East Lansing Roller Derby Kicks off Another Season
Photos courtesy of Ali Jahr. Photos by David Lewis.
Rolling with the punches is a metaphorical phrase, often used to encourage adapting to one’s adverse circumstances. It can also be taken literally – as tough hits often take place in the East Lansing Roller Derby (ELRD) league.
The skater-run, 501(c)4 nonprofit is committed to making the greater Lansing area a great place to live – and encouraging physical fitness, healthy competition, good sportswomanship and opportunities for growth. The league was started in July 2010 at Demonstration Hall in East Lansing. It includes two teams: Lansing Mitten Mavens (most competitive team) and Broadbarians (growth and learning team).
Current President/Co-Coach and ELRD skater Ali Jahr has been involved with ELRD since 2011. Jahr said she had been searching for an adult team sport, and her friend from Central Michigan’s team suggested it to her.
“I reached out to both local teams at the time, and the Mitten Mavens were the only ones to get back with me,” Jahr said. “I showed up to their practice just a few days later, and was hooked. I haven’t stopped since.”
Twice-weekly practices and various scrimmages take place at Court One in East Lansing, throughout the March-October season. The team plays organizations from the entire Midwest – including Brighton, Cadillac, Midland, Kalamazoo, Ann Arbor, Battle Creek, Marquette, Chicago, Toledo, and Windsor, ON.
The club has seen support from the local community over the years. ELRD has participated in local events including the Jazz Fest, MSU Homecoming Parade, receiving State News coverage, and local radio spots.
The nonprofit also works with local, like-minded organizations in the community. For the 2019 season, ELRD is working with Helping Women Period, the Greater Lansing Foodbank, Ele’s Place, the Women’s Center of Greater Lansing and the Capital Area Humane Society.
While some sports are limiting, Jahr said roller derby really teaches its skaters to love their bodies just as they are. “This sport celebrates our abilities both physically and mentally, size, shape, height – none of that really matters here. It doesn’t matter in the sense that, larger, thicker women are just as powerful and effective in this sports as smaller, skinnier women. Everyone has a place.”
Common misconceptions surrounding the sport refer to the activity (which includes many different gender identities) as a catfight – much like that seen on ‘70s and ‘80s television. ELRD is just the opposite, says Jahr. “Our team genuinely lifts each other up and always has each other’s backs. The women in this organization are not here to tear each other down, but instead, raise one another up in every sense possible.”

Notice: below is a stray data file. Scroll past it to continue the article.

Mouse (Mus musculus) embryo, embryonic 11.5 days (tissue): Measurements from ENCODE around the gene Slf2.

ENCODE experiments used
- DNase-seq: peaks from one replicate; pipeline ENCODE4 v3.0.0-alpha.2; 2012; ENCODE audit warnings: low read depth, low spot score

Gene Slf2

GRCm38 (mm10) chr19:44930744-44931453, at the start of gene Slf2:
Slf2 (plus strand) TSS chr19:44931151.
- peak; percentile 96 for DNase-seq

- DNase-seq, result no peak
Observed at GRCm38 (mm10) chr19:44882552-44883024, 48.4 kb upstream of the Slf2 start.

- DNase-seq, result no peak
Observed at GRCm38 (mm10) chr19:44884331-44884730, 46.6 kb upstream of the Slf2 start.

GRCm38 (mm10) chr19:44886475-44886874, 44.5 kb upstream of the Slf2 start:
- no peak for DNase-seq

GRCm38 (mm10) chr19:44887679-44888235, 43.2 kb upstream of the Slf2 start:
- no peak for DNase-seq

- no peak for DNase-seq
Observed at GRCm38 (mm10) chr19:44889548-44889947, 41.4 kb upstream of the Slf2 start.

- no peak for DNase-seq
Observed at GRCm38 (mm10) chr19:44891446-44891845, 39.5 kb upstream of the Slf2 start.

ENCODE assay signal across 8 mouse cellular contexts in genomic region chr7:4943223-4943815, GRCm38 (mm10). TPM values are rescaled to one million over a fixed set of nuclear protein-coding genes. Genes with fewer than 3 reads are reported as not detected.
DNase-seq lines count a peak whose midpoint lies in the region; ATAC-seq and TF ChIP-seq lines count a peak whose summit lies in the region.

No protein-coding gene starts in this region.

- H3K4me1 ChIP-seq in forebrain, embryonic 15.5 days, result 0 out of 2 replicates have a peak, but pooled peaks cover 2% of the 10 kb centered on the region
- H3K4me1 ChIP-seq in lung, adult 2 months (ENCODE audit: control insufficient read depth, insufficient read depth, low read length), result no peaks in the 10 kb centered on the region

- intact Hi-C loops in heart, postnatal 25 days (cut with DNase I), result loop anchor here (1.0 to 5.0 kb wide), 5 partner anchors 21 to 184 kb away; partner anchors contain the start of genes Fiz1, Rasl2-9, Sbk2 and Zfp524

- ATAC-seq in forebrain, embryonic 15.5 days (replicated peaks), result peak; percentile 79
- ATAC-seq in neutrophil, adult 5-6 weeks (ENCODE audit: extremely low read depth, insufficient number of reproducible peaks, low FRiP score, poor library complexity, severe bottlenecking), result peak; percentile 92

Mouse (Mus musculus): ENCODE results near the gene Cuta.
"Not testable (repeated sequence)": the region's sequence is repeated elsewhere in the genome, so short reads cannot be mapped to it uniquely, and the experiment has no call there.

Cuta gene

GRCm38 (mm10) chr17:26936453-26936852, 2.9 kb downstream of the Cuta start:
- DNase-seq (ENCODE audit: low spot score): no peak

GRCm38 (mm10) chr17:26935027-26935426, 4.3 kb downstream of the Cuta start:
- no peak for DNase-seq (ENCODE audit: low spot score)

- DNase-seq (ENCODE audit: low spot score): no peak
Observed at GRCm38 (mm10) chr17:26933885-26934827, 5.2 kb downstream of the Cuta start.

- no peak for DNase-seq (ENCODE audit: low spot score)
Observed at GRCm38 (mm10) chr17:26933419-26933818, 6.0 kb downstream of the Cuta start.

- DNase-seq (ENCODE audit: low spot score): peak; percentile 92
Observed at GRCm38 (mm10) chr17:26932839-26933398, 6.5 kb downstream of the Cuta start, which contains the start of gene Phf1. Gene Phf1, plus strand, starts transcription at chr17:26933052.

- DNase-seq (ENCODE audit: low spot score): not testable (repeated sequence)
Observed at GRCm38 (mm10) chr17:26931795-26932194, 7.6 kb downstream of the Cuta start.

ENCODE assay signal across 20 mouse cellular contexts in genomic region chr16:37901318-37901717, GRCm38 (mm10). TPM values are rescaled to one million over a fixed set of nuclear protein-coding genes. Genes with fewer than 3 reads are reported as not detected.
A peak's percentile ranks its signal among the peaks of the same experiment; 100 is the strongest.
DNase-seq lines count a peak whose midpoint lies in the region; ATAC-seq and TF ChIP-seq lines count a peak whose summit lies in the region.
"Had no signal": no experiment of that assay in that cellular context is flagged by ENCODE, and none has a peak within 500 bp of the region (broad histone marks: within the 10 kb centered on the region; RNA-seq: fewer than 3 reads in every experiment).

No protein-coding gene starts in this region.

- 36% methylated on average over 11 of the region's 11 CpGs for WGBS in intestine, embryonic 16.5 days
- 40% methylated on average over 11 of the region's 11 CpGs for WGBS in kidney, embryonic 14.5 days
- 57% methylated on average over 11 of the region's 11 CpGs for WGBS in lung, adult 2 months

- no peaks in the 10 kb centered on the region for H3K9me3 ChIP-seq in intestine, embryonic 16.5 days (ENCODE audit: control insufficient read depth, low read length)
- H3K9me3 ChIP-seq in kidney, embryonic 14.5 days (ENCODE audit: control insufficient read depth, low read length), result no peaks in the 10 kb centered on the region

Of course, being an active member in roller derby does mean there’s plenty of room for bruises, and potential injuries. “We are pretty tough, but for a bit of a different reason than the people of the past,” Jahr said. What once was an entertainment program is now transformed into a real sport, complete with rules, and penalties, according to Jahr.
“Think of the intensity and physicality that sports like hockey, football, or rugby offer. It’s much more in line with those sports. Yes, we hit hard. Yes, it is tough. Yes, like any sport, we can and sometimes do, get injured,” Jahr said. “But we are bound by the rules of sport and enjoy that we are.”
The ELRD encompasses members of all kinds: medical students, retail workers, financial advisors, state employees, stay-at-home mothers, nurses, trade workers, and more. Within the league, there are currently 60 active members, with ages ranging from 18 to 54 years old. “We have extroverts and introverts, people of all different sexual identities, education backgrounds, and income level,” Jahr said, “I could go on and on.”
For Jen Hume, moving from Scotland to Lansing in 2014 meant the need to make new friends. It was through ELRD that Hume found a family of friends. She never felt discouraged, even when she couldn’t stand upright on skates. It’s a team she says is there for members, both on and off the track.
“East Lansing Roller Derby, and the derby community in general, are some of the nicest, most supportive and encouraging people I have ever known,” Hume said.
Michigan is actually a competitive state, in terms of roller derby teams. There are two Top 40 teams – Ann Arbor at #25, and Detroit at #37, which face off with teams yearly at the Mitten Kitten tournament. Whether the team is finishing first, second or third in games, tournaments or divisions, the ELRD remains true to its founding mission of encouraging and empowerment. The league does not tolerate ‘mean girl club’ behavior, nor do they put up with ‘boys club’ mentality – something Jahr said is hard to find these days.
“At the end of the day though, roller derby is unique in the sense that we will both work very hard for that win,” Jahr said. “We hit each other, but afterward, keep that derby tradition and share a laugh or a story over a beverage after the game.”
The next home bout double header is the Mavens vs. Brighton & Brodbarians vs. Cadillac on Saturday, April 13 from 6 to 9:30 p.m. at Court One Training Center. For tickets and more information, visit the ELRD website.
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